Gerson Sher, Cathleen Campbell, Alfred Watkins, and Glenn Schweitzer headshot photos
From top left to bottom left, clockwise: Gerson Sher, Cathleen Campbell, Alfred Watkins, and Glenn Schweitzer. Credit: authors and CRDF Global.

Russia’s Invasion of Ukraine: What Can U.S. Scientists Do?

Russia Ukraine international cooperation Europe

During the first week of the horrific invasion of Ukraine by Russia launched on February 24, 2022, Science & Diplomacy asked four U.S. scientists and former diplomats who have spent several decades involved in scientific collaboration with the USSR, Russia, Ukraine, and post-Soviet states to respond to this question:

“How can U.S. scientists and the U.S. government best help Ukrainian scientists, Russian scientists who are protesting, and Russian scientists who are too afraid to speak up, as well as possibly engage Russian and Ukrainian scientific institutions in ways that could lead to a better outcome?”

The four respondents are: Gerson Sher, Cathleen Campbell, Alfred Watkins, and Glenn Schweitzer. The endnotes following their essays include a non-comprehensive list of statements on the war made by scientific institutions as well as news reports on the impact of the invasion on Ukrainian scientists.

Science & Diplomacy is publishing these responses to foster discussion. The views and opinions expressed in the essays are the authors’, and do not necessarily reflect the views of the Center for Science Diplomacy, the American Association for the Advancement of Science (AAAS), or the AAAS Board of Directors.

E. William Colglazier, Kim Montgomery, Estefania Ortiz Calva


Gerson S. Sher, PhD, is a retired civil servant and foundation executive who has devoted his career to the intersection of scientific cooperation, international affairs, and global security, primarily with the countries of the former Soviet Union. He is retired from the National Science Foundation and also held positions at the National Academy of Sciences, George Soros’ International Science Foundation (as Chief Operating Officer), and CRDF Global (of which he was the founding president). His most recent publication is From Pugwash to Putin: A Critical History of US-Soviet Scientific Cooperation (Bloomington: Indiana University Press, 2019).

The Limits of Science Diplomacy

The sine qua non is that American scientists, and their scientific associations, can and must issue public statements clearly and unequivocally condemning the Russian invasion of Ukraine. I also support actions to sever ties with Russian science and scientists until such time as all Russian troops leave Ukraine and saner people take control of Russia’s nuclear arsenal.

Let us be clear. An unprovoked, massive invasion of a peaceful country is an attack on science itself. One of the cardinal principles of science is that issues are settled through reasoned discussion, by adhering to strict standards of conduct, and by documenting assertions—never by violence.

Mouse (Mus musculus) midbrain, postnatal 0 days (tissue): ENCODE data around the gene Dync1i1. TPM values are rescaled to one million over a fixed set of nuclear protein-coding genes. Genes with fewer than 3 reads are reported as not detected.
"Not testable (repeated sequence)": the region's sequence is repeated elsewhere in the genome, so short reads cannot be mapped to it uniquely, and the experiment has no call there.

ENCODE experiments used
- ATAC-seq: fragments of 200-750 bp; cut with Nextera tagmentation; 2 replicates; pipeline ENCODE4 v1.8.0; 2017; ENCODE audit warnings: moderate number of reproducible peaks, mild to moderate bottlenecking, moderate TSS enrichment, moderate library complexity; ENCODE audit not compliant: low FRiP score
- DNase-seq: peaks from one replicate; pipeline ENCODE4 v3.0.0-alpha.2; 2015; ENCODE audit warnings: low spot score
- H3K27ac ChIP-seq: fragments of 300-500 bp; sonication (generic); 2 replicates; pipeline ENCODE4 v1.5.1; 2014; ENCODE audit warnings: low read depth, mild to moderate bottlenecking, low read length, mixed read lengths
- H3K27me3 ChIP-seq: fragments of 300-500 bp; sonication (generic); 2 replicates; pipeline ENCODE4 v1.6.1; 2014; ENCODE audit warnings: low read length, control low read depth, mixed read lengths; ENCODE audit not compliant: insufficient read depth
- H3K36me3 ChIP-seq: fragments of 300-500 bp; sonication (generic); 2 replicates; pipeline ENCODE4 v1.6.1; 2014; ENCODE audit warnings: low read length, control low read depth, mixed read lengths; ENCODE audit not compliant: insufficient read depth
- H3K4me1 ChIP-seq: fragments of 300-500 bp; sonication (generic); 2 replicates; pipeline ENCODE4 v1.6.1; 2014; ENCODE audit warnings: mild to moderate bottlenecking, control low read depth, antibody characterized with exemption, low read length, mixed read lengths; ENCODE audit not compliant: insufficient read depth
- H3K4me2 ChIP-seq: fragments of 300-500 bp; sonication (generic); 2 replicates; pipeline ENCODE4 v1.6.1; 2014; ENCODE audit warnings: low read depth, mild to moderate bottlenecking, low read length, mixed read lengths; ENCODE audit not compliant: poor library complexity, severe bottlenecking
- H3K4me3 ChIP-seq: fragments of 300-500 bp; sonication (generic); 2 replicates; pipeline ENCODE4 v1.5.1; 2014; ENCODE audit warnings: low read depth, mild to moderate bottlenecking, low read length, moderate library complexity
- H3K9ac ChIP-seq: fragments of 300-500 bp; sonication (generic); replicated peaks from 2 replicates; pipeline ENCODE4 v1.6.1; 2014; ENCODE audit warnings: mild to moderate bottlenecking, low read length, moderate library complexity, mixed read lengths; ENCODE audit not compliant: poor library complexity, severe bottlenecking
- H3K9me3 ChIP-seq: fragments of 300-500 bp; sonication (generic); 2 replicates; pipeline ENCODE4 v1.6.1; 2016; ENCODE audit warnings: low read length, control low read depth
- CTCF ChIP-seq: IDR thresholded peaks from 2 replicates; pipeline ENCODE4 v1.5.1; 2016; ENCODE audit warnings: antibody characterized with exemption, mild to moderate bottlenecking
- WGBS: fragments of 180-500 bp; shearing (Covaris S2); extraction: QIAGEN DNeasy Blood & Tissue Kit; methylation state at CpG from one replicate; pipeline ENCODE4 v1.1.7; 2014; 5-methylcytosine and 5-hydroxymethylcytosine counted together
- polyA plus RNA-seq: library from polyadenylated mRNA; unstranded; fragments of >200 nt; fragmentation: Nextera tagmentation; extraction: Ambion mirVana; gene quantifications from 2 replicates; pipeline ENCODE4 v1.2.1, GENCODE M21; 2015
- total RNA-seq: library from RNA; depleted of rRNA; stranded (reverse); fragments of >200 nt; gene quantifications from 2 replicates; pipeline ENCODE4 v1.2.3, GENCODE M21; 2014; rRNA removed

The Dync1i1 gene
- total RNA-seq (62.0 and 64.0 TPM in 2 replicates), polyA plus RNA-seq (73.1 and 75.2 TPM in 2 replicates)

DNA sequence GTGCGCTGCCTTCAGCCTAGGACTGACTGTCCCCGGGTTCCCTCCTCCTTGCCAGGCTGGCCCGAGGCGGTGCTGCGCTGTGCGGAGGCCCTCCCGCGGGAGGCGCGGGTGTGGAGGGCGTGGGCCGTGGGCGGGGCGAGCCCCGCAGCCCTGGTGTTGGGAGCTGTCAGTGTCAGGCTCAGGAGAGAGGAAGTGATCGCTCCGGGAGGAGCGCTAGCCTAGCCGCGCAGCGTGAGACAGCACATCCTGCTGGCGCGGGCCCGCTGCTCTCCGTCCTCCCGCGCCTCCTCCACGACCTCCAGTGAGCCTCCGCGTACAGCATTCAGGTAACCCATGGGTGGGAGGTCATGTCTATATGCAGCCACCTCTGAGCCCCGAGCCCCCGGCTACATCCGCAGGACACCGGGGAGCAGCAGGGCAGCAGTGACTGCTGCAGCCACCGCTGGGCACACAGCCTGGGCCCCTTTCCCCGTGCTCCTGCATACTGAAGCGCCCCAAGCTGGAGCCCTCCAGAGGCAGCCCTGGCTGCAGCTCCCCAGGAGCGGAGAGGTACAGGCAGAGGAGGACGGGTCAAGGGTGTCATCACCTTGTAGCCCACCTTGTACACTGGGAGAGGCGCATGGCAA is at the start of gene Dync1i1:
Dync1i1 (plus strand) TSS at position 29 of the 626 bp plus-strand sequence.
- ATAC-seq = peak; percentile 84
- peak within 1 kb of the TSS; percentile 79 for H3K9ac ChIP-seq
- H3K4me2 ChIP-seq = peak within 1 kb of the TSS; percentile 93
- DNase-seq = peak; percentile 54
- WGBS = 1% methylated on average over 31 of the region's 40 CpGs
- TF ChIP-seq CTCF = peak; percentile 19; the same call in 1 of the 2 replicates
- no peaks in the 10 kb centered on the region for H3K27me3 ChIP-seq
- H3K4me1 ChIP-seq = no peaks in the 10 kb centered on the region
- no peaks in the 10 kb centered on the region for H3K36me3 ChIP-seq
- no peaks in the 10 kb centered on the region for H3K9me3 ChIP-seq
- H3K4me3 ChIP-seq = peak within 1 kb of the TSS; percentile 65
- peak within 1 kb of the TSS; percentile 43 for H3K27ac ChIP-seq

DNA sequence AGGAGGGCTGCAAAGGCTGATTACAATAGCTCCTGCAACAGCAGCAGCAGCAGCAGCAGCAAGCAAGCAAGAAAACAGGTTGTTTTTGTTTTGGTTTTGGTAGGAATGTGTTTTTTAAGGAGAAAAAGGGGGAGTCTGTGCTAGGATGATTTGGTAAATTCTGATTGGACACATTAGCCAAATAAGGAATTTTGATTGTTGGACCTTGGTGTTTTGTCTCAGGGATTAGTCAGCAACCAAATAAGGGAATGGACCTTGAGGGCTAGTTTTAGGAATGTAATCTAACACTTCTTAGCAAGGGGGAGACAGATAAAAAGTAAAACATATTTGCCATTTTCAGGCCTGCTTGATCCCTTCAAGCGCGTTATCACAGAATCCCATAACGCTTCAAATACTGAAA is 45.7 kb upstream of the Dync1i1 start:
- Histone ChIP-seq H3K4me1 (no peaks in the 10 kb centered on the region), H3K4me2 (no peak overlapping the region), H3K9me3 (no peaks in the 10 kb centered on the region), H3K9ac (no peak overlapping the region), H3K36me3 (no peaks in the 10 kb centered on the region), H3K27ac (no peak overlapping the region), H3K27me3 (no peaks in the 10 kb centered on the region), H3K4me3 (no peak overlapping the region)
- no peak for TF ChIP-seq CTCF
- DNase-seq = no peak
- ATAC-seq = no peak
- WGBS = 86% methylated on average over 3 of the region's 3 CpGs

The U.S. scientific community must also keep in mind the context in which it is making such decisions. The United States and allied countries are imposing the harshest possible sanctions on Russia, sanctions that will affect our own countries as well. The science community must ask one simple question: should science get a pass?

Some will object that by isolating the Russian scientific community, we will harm those in it who have spoken out, who have taken risks to engage with international colleagues, scientists with whom we need to maintain relationships to avoid crises in the future. That may be true. But to them I say, here we have such a crisis, and whatever dialogue we have with fellow scientists has not had any impact on preventing it. Indeed, we should also understand that their present isolation is in part due to efforts over the past few years by the Russian government itself to weaken those institutions and to isolate Russian science and scientists from the world scientific community.

As a distinguished Ukrainian scientist wrote to a contact in the United States, “Could you imagine asking a Polish physicist, surrounded and bombed in Warsaw in September 1939, whether it would be fair to maintain scientific diplomacy with scientists in Nazi Germany?” The question contains its own answer.


Cathleen Campbell is a retired executive specializing in international science and technology programs, policy, and management. Previously, she led U.S. science and technology initiatives, primarily with the USSR, Russia, Ukraine, and other post-Soviet states, at the White House Office of Science and Technology Policy, Department of Commerce, and Department of State. In 2016, she retired from CRDF Global, where she had been serving as President and CEO. Cathy was a Visiting Scholar at the AAAS Center for Science Diplomacy in 2017–18 and currently is a member of the Board of Governors, US-Israel Binational Science Foundation.